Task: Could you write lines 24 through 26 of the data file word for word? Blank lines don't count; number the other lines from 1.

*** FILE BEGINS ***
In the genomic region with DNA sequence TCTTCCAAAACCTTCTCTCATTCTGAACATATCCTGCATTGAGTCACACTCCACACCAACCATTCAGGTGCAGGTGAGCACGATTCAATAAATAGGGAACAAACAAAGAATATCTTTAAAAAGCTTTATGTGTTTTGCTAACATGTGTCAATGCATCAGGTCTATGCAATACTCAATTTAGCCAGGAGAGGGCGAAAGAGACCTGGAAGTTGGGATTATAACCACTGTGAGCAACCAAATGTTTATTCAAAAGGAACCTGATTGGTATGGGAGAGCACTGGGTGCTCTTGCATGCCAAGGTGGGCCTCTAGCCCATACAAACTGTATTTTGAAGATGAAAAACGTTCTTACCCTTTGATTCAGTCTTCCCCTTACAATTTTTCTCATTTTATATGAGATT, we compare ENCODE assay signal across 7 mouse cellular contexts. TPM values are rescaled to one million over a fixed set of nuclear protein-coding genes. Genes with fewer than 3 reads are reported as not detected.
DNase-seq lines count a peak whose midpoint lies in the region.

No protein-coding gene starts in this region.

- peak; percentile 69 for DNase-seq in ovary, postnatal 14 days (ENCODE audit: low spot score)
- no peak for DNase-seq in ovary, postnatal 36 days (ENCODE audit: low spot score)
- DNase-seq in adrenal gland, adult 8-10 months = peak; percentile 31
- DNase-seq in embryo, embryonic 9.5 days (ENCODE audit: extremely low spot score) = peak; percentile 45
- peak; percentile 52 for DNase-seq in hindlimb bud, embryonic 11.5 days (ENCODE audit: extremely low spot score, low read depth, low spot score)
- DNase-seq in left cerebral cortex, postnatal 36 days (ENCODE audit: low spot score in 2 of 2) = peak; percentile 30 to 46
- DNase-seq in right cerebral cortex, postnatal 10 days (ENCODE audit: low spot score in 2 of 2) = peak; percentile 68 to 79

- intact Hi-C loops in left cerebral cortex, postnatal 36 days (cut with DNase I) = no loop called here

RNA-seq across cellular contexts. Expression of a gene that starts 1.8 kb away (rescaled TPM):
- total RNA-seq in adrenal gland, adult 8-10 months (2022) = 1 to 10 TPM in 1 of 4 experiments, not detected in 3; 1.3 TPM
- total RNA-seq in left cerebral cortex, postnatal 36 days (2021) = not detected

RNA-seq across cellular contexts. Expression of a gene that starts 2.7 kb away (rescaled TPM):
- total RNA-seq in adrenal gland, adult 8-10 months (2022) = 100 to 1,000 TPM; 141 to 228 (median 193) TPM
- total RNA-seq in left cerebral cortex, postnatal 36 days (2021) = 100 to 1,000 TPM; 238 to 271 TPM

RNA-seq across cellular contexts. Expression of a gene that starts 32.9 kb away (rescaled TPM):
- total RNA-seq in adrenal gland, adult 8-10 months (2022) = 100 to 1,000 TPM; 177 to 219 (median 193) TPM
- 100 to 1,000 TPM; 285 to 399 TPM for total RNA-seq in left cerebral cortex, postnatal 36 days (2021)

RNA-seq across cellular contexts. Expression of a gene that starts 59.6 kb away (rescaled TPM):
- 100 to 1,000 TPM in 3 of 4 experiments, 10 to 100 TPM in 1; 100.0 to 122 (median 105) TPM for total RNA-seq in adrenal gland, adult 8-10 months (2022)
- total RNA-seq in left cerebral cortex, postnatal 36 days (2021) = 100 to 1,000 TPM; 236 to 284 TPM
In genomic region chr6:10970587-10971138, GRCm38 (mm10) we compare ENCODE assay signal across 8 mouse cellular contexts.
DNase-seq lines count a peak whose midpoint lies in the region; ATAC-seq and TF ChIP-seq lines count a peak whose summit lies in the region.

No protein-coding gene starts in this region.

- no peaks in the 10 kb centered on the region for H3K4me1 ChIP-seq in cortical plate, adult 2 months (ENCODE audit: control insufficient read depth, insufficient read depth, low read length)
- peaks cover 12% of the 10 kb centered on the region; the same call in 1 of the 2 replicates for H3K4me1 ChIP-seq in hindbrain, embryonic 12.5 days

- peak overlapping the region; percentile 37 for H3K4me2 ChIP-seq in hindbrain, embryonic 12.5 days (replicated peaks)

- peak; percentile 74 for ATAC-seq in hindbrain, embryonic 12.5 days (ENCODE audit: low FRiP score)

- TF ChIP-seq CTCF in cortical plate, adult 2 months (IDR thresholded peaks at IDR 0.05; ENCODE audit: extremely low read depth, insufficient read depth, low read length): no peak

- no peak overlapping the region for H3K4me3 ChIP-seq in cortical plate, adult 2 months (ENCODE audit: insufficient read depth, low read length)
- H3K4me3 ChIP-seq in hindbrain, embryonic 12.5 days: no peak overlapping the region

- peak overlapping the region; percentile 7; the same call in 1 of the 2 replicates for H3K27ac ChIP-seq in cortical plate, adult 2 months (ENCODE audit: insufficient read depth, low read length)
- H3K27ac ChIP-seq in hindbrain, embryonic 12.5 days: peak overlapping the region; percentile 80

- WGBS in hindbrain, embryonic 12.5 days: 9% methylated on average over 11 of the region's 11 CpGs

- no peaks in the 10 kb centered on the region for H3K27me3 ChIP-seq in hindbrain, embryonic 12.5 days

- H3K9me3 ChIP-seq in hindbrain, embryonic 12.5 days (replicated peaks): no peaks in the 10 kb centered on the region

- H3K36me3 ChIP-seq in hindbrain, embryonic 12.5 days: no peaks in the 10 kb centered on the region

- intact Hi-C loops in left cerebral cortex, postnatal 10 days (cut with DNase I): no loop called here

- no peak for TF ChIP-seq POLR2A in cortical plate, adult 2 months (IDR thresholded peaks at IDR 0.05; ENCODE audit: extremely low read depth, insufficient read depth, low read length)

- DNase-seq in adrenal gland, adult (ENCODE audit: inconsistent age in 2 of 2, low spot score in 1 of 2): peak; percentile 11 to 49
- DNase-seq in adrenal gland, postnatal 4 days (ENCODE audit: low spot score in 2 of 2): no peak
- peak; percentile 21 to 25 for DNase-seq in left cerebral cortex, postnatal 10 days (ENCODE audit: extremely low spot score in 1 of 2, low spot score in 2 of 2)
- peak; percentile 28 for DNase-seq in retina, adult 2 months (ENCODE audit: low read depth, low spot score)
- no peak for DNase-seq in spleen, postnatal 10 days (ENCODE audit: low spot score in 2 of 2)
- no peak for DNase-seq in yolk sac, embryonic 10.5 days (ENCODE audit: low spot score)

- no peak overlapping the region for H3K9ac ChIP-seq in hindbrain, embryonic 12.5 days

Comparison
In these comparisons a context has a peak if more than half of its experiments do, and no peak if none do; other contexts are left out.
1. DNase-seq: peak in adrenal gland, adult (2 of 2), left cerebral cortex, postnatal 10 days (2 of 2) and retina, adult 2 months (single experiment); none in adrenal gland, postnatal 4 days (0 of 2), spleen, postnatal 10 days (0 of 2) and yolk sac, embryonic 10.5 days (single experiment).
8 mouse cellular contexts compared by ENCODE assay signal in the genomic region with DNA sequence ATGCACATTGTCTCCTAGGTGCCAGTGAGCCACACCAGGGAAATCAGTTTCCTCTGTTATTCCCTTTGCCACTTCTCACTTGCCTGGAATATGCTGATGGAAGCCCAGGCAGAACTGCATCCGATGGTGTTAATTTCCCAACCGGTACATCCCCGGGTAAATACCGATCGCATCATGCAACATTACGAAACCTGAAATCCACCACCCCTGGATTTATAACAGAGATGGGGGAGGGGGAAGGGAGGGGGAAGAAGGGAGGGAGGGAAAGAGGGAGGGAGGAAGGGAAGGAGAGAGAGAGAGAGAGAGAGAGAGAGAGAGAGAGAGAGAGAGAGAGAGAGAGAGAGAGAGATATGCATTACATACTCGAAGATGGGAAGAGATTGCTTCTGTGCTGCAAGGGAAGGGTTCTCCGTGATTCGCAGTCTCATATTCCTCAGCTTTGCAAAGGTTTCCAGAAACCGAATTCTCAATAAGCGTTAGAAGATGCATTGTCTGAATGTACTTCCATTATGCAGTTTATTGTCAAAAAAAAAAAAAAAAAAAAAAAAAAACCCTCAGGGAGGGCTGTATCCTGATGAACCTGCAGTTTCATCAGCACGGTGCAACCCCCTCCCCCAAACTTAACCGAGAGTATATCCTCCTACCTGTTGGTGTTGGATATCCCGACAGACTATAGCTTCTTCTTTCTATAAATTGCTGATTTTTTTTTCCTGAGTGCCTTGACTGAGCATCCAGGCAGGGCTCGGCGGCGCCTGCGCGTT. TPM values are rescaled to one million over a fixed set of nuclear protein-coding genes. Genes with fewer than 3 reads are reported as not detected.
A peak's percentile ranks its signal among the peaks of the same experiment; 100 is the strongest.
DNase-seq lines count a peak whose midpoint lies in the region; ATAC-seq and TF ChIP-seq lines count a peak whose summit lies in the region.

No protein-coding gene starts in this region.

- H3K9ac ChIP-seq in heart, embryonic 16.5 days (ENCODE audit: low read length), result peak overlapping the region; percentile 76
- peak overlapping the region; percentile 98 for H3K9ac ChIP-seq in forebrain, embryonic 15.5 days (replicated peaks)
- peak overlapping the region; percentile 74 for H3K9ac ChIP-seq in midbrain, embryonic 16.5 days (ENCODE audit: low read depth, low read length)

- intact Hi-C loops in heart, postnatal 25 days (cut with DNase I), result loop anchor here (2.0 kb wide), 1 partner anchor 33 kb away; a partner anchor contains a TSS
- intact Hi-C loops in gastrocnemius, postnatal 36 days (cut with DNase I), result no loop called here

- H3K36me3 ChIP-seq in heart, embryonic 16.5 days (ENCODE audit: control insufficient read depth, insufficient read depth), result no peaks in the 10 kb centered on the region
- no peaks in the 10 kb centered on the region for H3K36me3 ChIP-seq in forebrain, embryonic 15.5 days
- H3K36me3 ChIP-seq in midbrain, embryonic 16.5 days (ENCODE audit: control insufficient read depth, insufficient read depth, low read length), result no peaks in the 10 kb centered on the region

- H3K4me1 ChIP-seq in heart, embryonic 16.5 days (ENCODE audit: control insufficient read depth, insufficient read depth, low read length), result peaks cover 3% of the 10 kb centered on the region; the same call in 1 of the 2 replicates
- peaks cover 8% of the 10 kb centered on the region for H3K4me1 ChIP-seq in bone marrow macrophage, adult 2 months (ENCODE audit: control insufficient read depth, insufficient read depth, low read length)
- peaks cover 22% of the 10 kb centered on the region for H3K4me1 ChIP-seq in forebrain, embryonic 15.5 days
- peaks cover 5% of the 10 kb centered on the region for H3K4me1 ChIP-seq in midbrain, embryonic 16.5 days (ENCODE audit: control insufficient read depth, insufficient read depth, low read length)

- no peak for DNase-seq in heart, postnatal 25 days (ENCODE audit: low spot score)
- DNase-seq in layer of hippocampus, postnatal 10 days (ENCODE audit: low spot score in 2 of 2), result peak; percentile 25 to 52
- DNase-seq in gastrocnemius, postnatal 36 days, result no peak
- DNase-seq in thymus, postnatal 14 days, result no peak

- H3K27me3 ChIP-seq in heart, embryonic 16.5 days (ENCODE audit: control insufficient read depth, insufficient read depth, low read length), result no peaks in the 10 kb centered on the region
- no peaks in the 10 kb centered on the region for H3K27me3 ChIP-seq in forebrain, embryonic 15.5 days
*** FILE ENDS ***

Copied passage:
In genomic region chr6:10970587-10971138, GRCm38 (mm10) we compare ENCODE assay signal across 8 mouse cellular contexts.
DNase-seq lines count a peak whose midpoint lies in the region; ATAC-seq and TF ChIP-seq lines count a peak whose summit lies in the region.

No protein-coding gene starts in this region.